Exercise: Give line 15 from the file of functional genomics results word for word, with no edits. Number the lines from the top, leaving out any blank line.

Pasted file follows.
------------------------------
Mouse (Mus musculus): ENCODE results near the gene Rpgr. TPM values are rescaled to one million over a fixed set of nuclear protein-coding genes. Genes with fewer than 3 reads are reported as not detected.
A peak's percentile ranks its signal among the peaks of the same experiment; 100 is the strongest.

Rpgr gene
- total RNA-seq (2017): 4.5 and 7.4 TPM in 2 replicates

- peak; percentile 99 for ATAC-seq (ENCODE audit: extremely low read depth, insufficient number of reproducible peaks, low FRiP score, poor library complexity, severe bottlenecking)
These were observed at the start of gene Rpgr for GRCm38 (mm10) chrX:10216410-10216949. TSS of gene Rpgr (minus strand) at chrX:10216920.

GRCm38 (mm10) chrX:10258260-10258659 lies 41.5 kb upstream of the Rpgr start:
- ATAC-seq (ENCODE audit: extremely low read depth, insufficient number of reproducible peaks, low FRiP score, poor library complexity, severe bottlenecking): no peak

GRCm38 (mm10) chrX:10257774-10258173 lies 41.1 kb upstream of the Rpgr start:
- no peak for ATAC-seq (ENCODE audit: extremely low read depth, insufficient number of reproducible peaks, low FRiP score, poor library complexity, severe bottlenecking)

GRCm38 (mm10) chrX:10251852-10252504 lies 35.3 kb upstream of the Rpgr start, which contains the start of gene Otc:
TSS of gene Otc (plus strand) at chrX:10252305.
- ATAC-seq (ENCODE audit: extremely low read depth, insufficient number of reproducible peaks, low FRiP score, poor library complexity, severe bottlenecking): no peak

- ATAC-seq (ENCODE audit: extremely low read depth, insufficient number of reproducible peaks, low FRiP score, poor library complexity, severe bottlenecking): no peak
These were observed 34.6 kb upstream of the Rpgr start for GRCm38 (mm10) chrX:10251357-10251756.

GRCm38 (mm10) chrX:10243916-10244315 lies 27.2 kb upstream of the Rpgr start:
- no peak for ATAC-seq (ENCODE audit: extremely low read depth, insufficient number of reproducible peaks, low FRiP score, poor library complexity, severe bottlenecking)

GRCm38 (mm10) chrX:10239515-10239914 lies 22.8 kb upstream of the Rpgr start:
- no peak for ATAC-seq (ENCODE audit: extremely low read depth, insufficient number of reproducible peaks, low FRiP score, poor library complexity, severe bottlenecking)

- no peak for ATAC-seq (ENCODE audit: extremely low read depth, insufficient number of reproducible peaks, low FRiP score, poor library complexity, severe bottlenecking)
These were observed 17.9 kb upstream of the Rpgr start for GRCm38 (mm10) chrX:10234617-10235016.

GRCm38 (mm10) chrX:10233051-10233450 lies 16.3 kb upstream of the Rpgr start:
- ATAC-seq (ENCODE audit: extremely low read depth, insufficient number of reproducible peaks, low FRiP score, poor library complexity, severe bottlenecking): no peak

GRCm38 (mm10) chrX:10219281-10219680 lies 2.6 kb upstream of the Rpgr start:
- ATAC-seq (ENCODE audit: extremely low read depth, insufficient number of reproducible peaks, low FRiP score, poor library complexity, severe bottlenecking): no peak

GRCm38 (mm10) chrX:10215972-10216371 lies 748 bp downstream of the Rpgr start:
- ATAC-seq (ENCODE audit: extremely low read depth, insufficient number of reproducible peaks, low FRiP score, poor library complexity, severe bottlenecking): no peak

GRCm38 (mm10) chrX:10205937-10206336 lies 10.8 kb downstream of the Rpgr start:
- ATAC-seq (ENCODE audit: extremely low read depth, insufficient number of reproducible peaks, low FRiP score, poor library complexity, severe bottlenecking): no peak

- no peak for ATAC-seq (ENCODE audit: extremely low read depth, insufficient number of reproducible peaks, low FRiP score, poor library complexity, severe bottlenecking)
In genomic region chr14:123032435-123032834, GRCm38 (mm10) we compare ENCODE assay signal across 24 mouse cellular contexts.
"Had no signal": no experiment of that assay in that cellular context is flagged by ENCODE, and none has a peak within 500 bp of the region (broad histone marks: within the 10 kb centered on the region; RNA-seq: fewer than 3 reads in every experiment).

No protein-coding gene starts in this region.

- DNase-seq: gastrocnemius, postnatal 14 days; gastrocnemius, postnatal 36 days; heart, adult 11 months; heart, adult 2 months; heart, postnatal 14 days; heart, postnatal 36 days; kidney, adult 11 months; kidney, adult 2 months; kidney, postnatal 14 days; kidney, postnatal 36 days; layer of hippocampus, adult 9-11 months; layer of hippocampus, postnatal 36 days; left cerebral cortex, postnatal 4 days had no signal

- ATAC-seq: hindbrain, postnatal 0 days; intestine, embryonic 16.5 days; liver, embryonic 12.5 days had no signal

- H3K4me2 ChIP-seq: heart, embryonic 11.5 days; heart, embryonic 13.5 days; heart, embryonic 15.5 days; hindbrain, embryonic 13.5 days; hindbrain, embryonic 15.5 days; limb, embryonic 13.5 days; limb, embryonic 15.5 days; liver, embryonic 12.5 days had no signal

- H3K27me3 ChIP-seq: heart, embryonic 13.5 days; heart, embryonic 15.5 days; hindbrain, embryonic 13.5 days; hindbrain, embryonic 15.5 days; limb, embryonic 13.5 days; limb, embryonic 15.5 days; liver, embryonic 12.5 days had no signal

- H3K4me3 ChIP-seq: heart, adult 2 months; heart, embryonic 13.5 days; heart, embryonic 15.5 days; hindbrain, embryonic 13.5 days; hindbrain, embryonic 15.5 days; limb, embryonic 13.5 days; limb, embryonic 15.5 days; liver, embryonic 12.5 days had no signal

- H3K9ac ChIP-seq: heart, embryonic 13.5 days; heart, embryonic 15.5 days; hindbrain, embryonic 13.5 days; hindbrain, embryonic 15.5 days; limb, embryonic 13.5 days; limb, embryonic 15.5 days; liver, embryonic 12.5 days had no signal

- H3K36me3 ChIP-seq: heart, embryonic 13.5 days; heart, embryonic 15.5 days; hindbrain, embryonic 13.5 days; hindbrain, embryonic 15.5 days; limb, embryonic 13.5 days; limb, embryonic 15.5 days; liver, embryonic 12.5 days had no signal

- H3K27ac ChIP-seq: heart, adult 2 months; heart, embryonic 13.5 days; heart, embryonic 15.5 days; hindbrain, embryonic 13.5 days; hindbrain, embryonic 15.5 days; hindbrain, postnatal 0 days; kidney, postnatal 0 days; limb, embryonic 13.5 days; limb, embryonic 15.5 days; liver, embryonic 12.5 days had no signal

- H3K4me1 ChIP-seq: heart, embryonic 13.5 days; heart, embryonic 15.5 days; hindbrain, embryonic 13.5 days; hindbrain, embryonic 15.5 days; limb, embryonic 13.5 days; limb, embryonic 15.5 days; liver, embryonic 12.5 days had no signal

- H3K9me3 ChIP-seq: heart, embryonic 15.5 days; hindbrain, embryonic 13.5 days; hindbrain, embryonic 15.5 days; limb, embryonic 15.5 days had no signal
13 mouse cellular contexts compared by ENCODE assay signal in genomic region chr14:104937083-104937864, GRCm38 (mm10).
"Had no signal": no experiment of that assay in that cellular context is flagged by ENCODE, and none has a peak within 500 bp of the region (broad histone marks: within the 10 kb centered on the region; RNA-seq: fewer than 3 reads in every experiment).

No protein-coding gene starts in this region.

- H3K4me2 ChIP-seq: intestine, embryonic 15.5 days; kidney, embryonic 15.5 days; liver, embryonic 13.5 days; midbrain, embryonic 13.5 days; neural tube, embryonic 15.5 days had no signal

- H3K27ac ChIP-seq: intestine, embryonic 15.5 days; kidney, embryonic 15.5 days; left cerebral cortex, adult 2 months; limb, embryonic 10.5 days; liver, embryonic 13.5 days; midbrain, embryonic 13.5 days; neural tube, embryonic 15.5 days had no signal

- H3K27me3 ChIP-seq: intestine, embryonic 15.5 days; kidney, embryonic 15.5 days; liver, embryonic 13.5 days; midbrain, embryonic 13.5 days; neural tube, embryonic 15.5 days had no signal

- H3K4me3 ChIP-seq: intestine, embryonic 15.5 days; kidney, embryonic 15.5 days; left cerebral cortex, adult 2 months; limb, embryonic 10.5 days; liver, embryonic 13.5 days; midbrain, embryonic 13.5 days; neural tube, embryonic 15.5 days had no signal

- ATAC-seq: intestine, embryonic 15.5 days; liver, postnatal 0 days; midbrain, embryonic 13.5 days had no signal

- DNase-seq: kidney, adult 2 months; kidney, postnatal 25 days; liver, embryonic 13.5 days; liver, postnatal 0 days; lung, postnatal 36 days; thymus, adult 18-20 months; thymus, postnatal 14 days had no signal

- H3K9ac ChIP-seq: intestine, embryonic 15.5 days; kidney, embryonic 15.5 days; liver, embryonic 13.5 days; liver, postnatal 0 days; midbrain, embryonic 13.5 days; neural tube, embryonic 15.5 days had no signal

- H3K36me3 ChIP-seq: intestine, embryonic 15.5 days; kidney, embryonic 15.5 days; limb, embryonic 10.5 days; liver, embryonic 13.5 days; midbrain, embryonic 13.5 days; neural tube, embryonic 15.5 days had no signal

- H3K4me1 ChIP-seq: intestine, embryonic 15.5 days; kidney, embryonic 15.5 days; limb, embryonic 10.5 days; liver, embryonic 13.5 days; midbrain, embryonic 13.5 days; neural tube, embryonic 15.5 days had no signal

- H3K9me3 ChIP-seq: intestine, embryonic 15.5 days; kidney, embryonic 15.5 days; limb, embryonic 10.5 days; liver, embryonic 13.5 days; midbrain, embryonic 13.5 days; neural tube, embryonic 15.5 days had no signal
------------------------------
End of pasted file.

These were observed 34.6 kb upstream of the Rpgr start for GRCm38 (mm10) chrX:10251357-10251756.